A new report by Illinois PIRG Education Fund calls the Illiana Expressway one of 11 examples of wasteful highway spending based on its outdated assumptions of ever-increasing driving. 

> Keep Reading
Media Hit | Budget, Transportation

Kill the Illiana Expressway boondoggle

The well-documented decline in driving in Illinois and across the country does mean less state and federal gas-tax revenue, but does not necessitate any less support for maintaining our current transportation infrastructure, as referenced in the Tribune editorial on Sept. 8.

> Keep Reading
News Release | Illinois PIRG Eduation Fund | Transportation

New Report: University Campuses Are Transportation Trailblazers as Students Lead Shift From Driving

As Millennials lead a national shift away from driving, universities are giving students new options for getting around and are becoming innovators in transportation policy.

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News Release | Illinois PIRG Education Fund | Transportation

Report Shows Chicago Driving Less, Using Transit and Alternatives More

A first-of-its-kind report by Illinois PIRG Education Fund shows reduced rates of car commuting in Illinois’ urbanized areas — including Chicago — and greater use of public transit and biking. 

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Media Hit | Transportation

USA Today: Young People Driving Less

U.S. Public Interest Research Group found that online and mobile technology have fundamentally changed the way Americans live and work over the past 15 years; during the same period, growth in vehicle travel slowed and then stopped. U.S. PIRG suggests that these two developments are connected.

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Report | Illinois PIRG Education Fund | Transportation

Do Roads Pay for Themselves?

Highway advocates often claim that roads “pay for themselves,” with gasoline taxes and other charges to motorists covering—or nearly covering—the full cost of highway construction and maintenance. They are wrong.

> Keep Reading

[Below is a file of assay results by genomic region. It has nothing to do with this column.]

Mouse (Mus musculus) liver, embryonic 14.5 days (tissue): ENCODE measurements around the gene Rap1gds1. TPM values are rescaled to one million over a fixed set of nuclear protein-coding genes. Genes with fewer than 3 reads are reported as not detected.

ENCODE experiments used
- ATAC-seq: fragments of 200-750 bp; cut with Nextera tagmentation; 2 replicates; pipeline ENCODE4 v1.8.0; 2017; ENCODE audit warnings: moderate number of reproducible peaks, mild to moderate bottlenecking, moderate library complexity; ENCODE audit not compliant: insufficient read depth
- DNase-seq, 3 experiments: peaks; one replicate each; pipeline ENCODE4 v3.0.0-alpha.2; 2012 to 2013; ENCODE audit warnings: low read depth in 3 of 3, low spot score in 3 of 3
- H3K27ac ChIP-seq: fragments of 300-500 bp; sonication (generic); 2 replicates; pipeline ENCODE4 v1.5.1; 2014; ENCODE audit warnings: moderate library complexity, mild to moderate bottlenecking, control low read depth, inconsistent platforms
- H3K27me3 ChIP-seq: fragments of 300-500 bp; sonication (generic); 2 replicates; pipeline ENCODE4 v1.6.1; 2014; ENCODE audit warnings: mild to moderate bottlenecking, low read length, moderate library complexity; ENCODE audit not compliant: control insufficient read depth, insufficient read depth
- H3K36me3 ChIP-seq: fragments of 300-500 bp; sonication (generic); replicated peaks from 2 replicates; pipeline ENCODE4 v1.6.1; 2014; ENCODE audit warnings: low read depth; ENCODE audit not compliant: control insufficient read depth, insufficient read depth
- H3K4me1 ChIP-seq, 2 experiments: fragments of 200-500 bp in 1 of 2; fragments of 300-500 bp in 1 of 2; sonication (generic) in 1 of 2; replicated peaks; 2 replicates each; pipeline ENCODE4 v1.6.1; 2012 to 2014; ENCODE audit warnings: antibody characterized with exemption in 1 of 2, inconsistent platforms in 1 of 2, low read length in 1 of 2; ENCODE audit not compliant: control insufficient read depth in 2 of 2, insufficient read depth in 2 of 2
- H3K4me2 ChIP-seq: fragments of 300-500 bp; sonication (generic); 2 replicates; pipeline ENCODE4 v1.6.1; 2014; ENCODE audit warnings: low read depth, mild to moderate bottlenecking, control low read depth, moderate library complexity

Report | Illinois PIRG Education Fund | Transportation

A Track Record of Success

As America moves toward construction of new high-speed rail networks in regions throughout the country, we have much to learn from experiences abroad.

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Report | Illinois PIRG Education Fund | Transportation

Connecting the Midwest

Completing the Midwest’s regional rail system should be a priority for addressing many of the region’s toughest transportation challenges, while delivering badly needed economic activity.

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Blog Post | Transportation

Millennials Want More Public Transportation | Sean Doyle

A new poll shows that access to public transportation is “very important” for Millennials in considering where to live and where to work.  The results support our research over the past few years that found Millennials are driving less than older generations and are more prone to walk, bike, or take transit to get where they need to go.

> Keep Reading
Blog Post | Transportation

Communities Roaring for More TIGER Grants | Sean Doyle

Across the country, municipalities are looking for more transportation funding, particularly for public transportation. A recent poll from Politico magazine found that among mayors, aging and deteriorating transportation infrastructure was the most often cited concern. Enter TIGER grants.

> Keep Reading
Blog Post | Transportation

How Deadly are Your State’s Roads? | Sean Doyle

A new report by Michael Sivak and Brandon Schoettle at the University of Michigan Transportation Research Institute shows which states have the safest and most dangerous roads.  Here's how the states rank and what we can do about it.

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Blog Post | Transportation

Airlines Pushing Bill To Hide True Cost of Airfare | Ed Mierzwinski

After losing its court case to overturn new pro-consumer, pro-competition airfare price disclosure rules, the airline lobby has flown into Congress. Just before the spring recess, a House committee approved a so-called Transparent Airfares Act without benefit of a public hearing. It's a bad idea.

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Blog Post | Consumer Protection, Transportation

How the CTA can protect consumers

The new Ventra fare card system, set to be rolled out to CTA riders this summer, has left people with a lot of questions about whether the system will be a good deal for Chicagoans.  The CTA will have one of the first transit fare systems in the country to be linked to a prepaid debit card – a largely unregulated product that can make it easy for private banks to gouge consumers with hidden fees and unpredictable charges.